As a leading country of Africa, Ethiopia plays a key role in stabilizing East Africa, supporting the African Union, and acting as a pan-African voice to the world. Recent violence in the country took many by surprise, but inter-ethnic rivalries and conflict brewing for decades put Ethiopia on a path to violence of the last three years. However, Ethiopia is not alone when it comes to facing the task of managing deadly political violence, rampant ethno-religious conflicts, and other nationwide social pitfalls. Many other countries such as Colombia, Ghana, and Indonesia, while not perfect, have displayed transformative state behavior that could provide beneficial lessons for building a more violence-resistant Ethiopia. Considering the unabating violence that persists in Ethiopia today, the following examples are potentially curative lessons, including the formation of Colombia’s new Constitution in 1991, Ghana’s structured commitment to peacekeeping efforts, and the Memorandum of Understanding between the Government of the Republic of Indonesia and the Free Aceh Movement.
Ethiopia can learn from Colombia’s 1991 constitution formation which established equitable political institutions, processes, and policies. Prior to the new constitution, Colombia experienced widespread violence, including the assassination of three presidential candidates and a prolonged state of siege. The demand for comprehensive reform led to the replacement of Latin America’s oldest constitution, drafted by diverse parties, including leaders, pastors, and even anti-government guerrilla groups. The new constitution acknowledged Colombia’s pluralism by allowing new parties and implementing a fair voting system, ensuring equal opportunities for smaller parties. It also established checks and balances on presidential power and implemented measures to combat corruption among Congress members. Ethiopia shares similarities with Colombia, including multilingual and multiethnic populations, historical complexities, and periods of conflict over central governance. Ethiopia can look to emulate Colombia’s approach by establishing a constitutional convention of its own and formally introducing a legal framework that mandates equity and peace.
Ethiopia can look to Ghana’s successful peacekeeping efforts and institutions. Despite post-colonial challenges and domestic instability, Ghana has become a model African nation committed to peace and stability. Institutions like the Kofi Annan International Peacekeeping Training Centre (KAIPTC) reflect Ghana’s dedication to providing education and training on peacekeeping globally. Ethiopia could benefit by adopting a similar program to the KAIPTC, which has transformed Ghana’s military into a respected and disciplined organization. The KAIPTC collaborates with numerous countries and the United Nations to educate future peace professionals and contribute to global peacekeeping missions. While challenges remain, such as youth unemployment and security threats, Ghana takes timely measures to address them, including signing agreements and launching strategies. Ethiopia should consider the advantages of proactive conflict prevention rather than allowing grievances to persist.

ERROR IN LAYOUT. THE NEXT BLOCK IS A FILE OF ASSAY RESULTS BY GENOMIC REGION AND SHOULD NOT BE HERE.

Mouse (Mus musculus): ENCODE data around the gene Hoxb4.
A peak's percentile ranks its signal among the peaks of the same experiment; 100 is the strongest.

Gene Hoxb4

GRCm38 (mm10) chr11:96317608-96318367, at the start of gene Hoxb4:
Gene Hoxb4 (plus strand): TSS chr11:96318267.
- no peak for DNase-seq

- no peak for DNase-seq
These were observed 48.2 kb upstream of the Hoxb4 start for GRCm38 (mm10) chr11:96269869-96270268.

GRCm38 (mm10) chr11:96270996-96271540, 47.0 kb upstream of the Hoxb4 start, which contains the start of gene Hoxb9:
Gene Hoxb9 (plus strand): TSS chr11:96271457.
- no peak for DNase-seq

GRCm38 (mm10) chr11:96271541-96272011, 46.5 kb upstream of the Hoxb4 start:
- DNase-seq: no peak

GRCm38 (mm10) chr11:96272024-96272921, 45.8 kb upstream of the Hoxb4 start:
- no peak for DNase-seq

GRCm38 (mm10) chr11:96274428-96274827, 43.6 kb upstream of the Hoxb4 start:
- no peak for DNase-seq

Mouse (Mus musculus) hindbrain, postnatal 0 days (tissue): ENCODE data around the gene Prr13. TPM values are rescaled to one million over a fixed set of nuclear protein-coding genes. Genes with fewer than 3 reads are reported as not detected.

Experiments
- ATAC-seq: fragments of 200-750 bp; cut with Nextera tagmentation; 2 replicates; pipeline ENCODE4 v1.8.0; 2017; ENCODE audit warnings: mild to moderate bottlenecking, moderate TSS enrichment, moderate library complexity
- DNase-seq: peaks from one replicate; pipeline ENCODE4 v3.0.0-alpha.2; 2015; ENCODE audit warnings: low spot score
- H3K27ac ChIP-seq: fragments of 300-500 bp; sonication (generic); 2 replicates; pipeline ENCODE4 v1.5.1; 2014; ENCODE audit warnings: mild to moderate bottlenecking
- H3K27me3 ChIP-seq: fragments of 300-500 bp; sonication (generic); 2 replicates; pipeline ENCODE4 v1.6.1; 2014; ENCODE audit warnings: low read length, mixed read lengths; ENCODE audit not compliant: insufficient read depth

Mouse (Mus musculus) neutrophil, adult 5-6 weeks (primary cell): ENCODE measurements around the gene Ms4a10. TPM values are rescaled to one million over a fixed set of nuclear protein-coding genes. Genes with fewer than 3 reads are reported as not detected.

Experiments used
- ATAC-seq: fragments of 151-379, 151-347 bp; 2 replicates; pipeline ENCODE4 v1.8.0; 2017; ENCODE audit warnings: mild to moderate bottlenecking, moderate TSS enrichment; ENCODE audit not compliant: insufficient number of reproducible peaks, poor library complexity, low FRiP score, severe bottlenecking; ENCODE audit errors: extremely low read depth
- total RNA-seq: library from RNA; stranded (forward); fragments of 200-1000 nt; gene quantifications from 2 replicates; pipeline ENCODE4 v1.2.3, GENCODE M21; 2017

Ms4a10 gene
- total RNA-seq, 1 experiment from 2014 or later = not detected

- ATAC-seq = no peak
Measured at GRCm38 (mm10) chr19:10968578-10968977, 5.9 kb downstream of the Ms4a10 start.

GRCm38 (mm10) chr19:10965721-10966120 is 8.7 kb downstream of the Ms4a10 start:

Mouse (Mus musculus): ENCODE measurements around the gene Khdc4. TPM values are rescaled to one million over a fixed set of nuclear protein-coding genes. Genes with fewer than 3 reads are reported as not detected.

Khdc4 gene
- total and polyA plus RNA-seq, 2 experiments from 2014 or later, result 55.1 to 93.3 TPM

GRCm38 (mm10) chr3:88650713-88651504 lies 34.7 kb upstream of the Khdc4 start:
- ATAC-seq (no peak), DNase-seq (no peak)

Finally, Ethiopia can look east to an important lesson from the Memorandum of Understanding (MOU) between Indonesia’s government and the Free Aceh Movement, officially agreed upon on August 15, 2005. After nearly three decades of fighting, Gerakan Aceh Merdeka (GAM) or the Islamist Free Aceh Movement, failed to achieve its objective of separating Aceh from Indonesia, prompting them to enter negotiations following a series of devastating tsunamis and earthquakes.
Ethiopia has much to study from this ceasefire. First, the rebels surrendered hundreds of weapons to independent international monitors over the course of four stages. Second, the Government of Indonesia withdrew a significant number of its own troops and police officers, established a court of justice, granted amnesty to imprisoned GAM members, and ensured 70% of Aceh’s valuable resources remained in the province. Third, both parties engaged in negotiations facilitated by former Finnish President Martti Ahtisaari. Last, the MOU included reforms to allow Aceh parties to participate in nationwide politics. The government of Ethiopia, the African Union, and other independent monitors should aim to establish a similar MOU with specific provisions for Ethiopia to adhere to moving forward.
The delicate peace in Ethiopia provides a window of opportunity for the Ethiopian Government and international community to identify practical ways to reduce the divide between the various factions in the country. Welcoming outside advisors and assistance from the United Nations and African Union, as well as experts from the three example countries, to adapt the lessons learned to meet the needs of Ethiopia could finally help to resolve long-standing grievances, build a national identity, and restore Ethiopia’s position as a leading African nation.
Written by: Diana Woo, Master’s Candidate 23′ for Global Studies & International Relations at Northeastern University